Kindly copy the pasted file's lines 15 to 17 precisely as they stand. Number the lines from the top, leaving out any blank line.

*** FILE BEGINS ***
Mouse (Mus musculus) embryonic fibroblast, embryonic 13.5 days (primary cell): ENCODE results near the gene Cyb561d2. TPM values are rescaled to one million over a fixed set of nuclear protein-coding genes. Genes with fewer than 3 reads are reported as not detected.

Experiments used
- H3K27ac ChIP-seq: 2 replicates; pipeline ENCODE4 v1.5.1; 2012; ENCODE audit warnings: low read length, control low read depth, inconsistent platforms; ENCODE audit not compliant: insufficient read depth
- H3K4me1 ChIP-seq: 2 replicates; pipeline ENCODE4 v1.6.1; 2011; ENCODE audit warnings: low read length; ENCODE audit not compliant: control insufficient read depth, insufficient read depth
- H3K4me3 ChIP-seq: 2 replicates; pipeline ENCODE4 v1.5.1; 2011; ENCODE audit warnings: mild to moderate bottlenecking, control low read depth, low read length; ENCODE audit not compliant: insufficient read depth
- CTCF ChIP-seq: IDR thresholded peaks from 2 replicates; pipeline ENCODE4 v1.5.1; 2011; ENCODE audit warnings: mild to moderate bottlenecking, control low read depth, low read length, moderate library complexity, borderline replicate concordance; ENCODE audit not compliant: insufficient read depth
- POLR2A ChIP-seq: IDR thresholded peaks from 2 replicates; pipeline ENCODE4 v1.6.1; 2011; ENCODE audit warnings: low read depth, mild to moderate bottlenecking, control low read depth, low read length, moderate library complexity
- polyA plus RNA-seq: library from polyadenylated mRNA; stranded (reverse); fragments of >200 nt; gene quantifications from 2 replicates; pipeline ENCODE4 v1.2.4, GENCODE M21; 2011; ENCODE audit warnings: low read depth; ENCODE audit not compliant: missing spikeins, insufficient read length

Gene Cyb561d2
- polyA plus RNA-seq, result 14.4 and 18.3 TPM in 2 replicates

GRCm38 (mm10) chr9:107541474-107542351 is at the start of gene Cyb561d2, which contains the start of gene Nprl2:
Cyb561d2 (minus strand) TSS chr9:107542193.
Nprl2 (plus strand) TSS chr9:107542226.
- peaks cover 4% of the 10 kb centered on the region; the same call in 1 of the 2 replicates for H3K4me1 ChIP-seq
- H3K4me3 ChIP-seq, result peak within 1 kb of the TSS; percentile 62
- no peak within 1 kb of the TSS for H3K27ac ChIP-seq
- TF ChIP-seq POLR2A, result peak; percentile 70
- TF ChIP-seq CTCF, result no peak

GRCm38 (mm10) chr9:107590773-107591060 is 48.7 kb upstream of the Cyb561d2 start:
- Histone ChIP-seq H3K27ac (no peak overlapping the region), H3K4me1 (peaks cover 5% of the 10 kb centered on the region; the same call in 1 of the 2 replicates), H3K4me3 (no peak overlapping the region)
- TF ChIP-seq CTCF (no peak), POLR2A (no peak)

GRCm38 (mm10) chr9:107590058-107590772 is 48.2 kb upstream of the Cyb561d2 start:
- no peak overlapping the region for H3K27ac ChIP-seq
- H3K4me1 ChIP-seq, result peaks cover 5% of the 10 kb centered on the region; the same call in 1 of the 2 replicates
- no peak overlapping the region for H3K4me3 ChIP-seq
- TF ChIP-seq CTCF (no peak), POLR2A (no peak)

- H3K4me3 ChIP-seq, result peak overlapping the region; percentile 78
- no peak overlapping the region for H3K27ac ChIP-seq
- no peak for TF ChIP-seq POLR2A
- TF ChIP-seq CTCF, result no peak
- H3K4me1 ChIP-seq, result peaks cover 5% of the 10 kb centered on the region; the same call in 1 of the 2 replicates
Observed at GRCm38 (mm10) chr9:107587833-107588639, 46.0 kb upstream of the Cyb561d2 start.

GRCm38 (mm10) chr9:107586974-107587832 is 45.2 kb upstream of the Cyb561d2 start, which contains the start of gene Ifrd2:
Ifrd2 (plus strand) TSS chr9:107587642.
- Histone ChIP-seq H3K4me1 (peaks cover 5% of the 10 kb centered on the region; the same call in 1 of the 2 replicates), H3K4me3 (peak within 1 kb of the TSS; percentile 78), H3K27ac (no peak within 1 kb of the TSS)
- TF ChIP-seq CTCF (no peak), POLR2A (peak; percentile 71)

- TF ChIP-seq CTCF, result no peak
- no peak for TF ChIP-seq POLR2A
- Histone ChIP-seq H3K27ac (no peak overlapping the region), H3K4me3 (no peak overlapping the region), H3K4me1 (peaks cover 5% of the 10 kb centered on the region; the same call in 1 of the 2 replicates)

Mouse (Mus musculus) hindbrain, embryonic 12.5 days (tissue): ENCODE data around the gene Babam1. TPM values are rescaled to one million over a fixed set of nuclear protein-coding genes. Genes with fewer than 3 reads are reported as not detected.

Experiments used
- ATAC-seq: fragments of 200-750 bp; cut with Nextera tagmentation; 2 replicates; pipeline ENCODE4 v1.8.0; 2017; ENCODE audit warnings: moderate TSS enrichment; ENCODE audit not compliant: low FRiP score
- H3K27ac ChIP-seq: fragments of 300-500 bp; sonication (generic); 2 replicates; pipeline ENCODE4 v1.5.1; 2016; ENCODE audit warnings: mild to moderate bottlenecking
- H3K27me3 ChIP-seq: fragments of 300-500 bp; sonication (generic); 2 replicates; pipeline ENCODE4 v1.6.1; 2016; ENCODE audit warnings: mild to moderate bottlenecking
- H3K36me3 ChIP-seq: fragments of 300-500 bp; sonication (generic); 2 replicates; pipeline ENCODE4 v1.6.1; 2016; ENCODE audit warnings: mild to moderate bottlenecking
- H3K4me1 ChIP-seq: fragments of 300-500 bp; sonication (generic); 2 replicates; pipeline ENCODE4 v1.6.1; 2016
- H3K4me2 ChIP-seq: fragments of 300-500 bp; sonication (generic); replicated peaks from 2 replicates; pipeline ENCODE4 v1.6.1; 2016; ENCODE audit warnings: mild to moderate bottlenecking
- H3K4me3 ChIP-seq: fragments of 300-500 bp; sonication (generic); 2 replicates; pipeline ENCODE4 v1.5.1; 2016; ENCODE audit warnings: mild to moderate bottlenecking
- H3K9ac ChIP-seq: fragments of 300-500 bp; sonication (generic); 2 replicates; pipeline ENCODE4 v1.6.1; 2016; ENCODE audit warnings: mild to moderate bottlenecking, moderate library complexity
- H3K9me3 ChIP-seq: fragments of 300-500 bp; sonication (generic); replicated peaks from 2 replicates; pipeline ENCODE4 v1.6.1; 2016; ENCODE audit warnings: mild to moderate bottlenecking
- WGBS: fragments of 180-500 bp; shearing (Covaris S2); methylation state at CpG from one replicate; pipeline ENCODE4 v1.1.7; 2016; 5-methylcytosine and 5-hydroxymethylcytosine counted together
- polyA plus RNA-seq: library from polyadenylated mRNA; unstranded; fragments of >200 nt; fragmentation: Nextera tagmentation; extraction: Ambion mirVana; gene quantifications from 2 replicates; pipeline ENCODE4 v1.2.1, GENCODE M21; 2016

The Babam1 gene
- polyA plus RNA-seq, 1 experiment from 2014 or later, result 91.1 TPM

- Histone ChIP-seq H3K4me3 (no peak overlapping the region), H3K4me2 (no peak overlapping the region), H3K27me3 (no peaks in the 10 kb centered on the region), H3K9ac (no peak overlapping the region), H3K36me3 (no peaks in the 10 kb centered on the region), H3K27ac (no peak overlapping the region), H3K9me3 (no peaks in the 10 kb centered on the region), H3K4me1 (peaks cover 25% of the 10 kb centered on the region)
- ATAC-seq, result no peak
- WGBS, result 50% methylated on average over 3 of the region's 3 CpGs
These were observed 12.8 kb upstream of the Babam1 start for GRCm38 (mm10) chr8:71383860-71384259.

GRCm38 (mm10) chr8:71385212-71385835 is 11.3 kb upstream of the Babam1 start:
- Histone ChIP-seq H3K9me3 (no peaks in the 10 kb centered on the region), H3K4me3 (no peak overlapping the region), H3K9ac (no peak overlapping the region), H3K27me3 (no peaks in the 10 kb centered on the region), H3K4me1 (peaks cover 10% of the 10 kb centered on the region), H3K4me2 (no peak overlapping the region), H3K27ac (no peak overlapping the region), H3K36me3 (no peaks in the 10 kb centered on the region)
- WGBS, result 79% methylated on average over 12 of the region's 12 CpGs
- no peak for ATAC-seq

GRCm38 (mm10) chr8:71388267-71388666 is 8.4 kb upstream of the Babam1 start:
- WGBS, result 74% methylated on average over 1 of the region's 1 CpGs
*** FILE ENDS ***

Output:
- H3K4me3 ChIP-seq, result peak within 1 kb of the TSS; percentile 62
- no peak within 1 kb of the TSS for H3K27ac ChIP-seq
- TF ChIP-seq POLR2A, result peak; percentile 70